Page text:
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Tormented genius

Caravaggio was as talented as he was temperamental

The dark, urgent style of Caravaggio's paintings of his last days echoed his state of mind.

BORN MICHELANGELO MERISI on September 28, 1573 in Caravaggio, Italy, he became known by the name of his birthplace. In a short life (he died on July 18, 1610 at the age of 37) Caravaggio ruffled quite a few feathers with his dramatic painting style and equally volatile temper. His temper saw him kill an acquaintance over a game of tennis — that was not his first brush with the law. He was accused of hitting a fellow painter, wounding a soldier, hurling a plate of artichokes at a waiter's face, throwing stones at the Roman guard, misuse of firearms and injuring a man in defence of his mistress.

Giovanni Peitro Bellori narrates: "Caravaggio, although occupied by his painting, still found time to keep up his troublemaking. After spending several hours of the day at his painting, he would swagger along the city streets, with a sword at his side, clearly proving he had other interests beyond his art."

Constantly on the run, Caravaggio fled to Naples in 1607 and to Malta in 1608 where he offended one of the knights and was forced to flee to Palermo in Sicily. In 1610, he set sail for Rome from Naples but after an argument with a sailor, was ejected from the ship. The ship sailed away with his belongings and a distraught Caravaggio ran along the beach in the scorching sun for three days trying to locate the vessel. He died alone on the beach of exhaustion and fever. A document granting him clemency arrived from Rome three days later.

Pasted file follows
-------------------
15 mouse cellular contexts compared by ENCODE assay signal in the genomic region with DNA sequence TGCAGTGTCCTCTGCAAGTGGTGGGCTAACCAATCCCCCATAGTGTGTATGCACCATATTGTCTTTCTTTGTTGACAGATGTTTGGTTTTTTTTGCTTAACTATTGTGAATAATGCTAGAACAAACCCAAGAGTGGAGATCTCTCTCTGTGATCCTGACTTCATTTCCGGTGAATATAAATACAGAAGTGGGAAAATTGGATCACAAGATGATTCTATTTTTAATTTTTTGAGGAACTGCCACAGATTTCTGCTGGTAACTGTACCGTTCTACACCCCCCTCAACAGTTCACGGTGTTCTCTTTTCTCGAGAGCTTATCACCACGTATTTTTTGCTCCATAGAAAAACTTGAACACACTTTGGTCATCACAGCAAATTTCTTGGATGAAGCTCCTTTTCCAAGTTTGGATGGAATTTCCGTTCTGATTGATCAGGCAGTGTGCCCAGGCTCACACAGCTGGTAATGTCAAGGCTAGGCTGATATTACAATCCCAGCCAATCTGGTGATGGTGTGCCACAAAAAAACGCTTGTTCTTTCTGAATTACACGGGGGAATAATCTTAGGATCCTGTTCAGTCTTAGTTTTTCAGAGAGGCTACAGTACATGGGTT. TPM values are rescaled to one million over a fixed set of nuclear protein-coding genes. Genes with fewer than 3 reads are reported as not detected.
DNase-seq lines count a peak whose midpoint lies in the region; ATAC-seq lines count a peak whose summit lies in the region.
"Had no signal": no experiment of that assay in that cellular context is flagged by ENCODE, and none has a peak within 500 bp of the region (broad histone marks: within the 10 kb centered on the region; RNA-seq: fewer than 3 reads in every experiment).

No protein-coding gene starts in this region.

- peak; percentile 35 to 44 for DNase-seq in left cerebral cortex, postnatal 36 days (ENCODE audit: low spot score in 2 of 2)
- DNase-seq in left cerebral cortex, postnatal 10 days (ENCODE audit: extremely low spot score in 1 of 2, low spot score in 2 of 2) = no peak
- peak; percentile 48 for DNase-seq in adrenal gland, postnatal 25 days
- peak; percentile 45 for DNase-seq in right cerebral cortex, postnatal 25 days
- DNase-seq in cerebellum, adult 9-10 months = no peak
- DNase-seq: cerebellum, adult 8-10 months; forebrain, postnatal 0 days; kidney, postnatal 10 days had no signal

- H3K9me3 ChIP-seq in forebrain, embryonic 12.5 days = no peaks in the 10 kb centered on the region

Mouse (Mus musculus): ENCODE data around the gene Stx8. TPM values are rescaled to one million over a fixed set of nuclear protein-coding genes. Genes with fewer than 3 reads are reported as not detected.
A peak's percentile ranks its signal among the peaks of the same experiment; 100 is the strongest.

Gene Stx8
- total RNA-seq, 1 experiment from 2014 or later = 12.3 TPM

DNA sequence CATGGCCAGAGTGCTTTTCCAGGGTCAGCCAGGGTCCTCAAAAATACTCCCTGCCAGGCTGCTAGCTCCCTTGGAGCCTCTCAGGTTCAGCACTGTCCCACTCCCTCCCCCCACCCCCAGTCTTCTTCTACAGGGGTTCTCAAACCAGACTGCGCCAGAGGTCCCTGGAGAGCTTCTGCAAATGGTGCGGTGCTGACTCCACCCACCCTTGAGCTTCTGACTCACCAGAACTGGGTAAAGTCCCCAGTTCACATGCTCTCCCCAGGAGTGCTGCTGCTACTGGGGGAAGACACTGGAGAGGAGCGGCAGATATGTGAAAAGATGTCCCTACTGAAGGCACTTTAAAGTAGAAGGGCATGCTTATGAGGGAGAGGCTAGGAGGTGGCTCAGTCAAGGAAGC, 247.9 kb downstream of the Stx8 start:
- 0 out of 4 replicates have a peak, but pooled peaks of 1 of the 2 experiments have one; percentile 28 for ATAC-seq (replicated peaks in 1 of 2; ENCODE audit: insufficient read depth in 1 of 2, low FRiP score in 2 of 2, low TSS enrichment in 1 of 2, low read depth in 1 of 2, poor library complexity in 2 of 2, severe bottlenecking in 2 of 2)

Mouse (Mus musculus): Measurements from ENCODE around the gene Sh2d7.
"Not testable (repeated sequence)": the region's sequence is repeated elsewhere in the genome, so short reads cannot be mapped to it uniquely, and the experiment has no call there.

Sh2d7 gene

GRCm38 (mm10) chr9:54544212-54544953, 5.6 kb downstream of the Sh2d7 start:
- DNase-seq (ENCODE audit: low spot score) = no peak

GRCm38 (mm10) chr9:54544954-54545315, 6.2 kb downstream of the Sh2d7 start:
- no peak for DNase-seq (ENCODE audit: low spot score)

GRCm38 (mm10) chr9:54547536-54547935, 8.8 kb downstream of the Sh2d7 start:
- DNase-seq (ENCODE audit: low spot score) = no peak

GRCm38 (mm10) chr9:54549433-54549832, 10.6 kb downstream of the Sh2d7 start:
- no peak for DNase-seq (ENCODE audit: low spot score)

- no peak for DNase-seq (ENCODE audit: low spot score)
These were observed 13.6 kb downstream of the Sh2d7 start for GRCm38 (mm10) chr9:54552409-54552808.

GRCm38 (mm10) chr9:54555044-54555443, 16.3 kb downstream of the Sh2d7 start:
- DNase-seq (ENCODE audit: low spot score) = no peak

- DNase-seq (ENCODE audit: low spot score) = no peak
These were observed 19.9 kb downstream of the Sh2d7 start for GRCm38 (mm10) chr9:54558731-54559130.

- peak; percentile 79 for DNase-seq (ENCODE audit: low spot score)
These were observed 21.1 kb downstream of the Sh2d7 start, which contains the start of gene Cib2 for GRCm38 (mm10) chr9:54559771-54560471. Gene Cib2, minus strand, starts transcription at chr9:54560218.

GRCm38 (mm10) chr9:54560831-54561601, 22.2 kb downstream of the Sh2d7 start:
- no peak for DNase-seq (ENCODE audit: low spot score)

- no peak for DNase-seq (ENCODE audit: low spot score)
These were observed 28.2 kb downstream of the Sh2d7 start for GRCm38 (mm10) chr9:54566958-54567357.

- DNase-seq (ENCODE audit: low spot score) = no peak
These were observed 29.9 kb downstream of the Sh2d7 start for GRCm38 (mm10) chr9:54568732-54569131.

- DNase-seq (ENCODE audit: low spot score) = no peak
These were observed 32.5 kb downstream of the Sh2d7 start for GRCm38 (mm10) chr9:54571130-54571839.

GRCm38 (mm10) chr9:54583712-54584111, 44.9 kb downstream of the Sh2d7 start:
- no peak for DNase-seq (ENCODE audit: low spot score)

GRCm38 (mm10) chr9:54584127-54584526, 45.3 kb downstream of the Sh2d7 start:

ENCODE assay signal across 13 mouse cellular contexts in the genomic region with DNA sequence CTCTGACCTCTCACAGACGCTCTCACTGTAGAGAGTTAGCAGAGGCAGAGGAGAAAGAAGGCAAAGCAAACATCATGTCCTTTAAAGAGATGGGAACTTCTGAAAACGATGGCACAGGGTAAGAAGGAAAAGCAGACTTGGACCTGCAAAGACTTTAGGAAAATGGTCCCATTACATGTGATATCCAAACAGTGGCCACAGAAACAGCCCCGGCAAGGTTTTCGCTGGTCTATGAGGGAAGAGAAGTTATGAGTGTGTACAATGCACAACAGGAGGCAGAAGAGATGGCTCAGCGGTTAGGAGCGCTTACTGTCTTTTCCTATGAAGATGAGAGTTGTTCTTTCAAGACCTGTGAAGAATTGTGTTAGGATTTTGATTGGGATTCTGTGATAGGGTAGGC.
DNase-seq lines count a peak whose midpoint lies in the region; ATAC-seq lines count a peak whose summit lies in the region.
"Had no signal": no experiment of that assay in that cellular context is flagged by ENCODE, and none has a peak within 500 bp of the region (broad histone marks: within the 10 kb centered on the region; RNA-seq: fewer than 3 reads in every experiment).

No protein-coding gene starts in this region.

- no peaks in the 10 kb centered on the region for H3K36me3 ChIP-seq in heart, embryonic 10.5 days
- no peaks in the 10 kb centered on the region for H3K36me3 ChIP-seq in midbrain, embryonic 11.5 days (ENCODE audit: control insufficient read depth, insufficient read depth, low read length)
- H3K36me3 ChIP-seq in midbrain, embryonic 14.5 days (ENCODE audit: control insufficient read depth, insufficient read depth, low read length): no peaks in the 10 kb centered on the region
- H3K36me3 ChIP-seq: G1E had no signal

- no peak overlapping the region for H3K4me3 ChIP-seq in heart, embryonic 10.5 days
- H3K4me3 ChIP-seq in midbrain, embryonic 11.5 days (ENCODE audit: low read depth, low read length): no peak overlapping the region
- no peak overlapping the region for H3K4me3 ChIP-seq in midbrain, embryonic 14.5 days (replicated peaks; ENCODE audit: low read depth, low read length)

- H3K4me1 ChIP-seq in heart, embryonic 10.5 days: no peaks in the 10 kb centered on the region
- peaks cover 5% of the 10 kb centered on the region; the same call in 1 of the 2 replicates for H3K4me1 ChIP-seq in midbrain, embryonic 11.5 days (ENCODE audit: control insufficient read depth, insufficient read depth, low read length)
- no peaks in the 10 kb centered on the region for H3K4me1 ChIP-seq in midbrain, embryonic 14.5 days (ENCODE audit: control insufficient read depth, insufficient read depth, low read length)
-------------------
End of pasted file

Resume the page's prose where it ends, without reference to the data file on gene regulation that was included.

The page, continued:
Caravaggio rejected the lengthy preparations and worked directly from the subject in oils. He aimed to make paintings that depicted the truth. He was the best example of naturalistic painting — striving to transform Mannerism into reality. Caravaggio scorned the traditional idealisation of religious subjects and took his models from the streets and painted them realistically. Thus his St. Matthew has the physical features of a ploughman or common labourer. He embarked on what was to be a lifelong quest — the search for light that, born from nowhere, represents a revelation of divine origin. The light in his work not only portrays reality but also helps us understand the reality being depicted.

Caravaggio may have used a lantern hung to one side in his shuttered studio while painting his models. The result in his paintings is a harsh, raking light that strikes across the composition, illuminating parts of it while plunging the rest in deep shadow. The technique, known as tenebrism, became a hallmark of Baroque art.

He has an equal number of critics and admirers. So on the one hand you have Nicolas Poussin saying of his Death of the Virgin: "I wont look at it, it's disgusting. That man was born to destroy the art of painting. Such a vulgar painting can only be the work of a vulgar man. The ugliness of his paintings will lead him to hell," while on the other you have Baglione saying: "A head by his hand was more expensive than a large-scale composition by his rivals: so great was the public favour in which he basked."

Caravaggio influenced a whole generation of artists who called themselves Caravaggists. As Bellori observes: "The young ones gathered around him, praised him as the unique imitator of nature and looked on his work as miracles. They outdid each other in imitating his works, undressing their models and raising their lights." Caravaggio's influence can be seen in greats like Rubens, Vermeer and Rembrandt.


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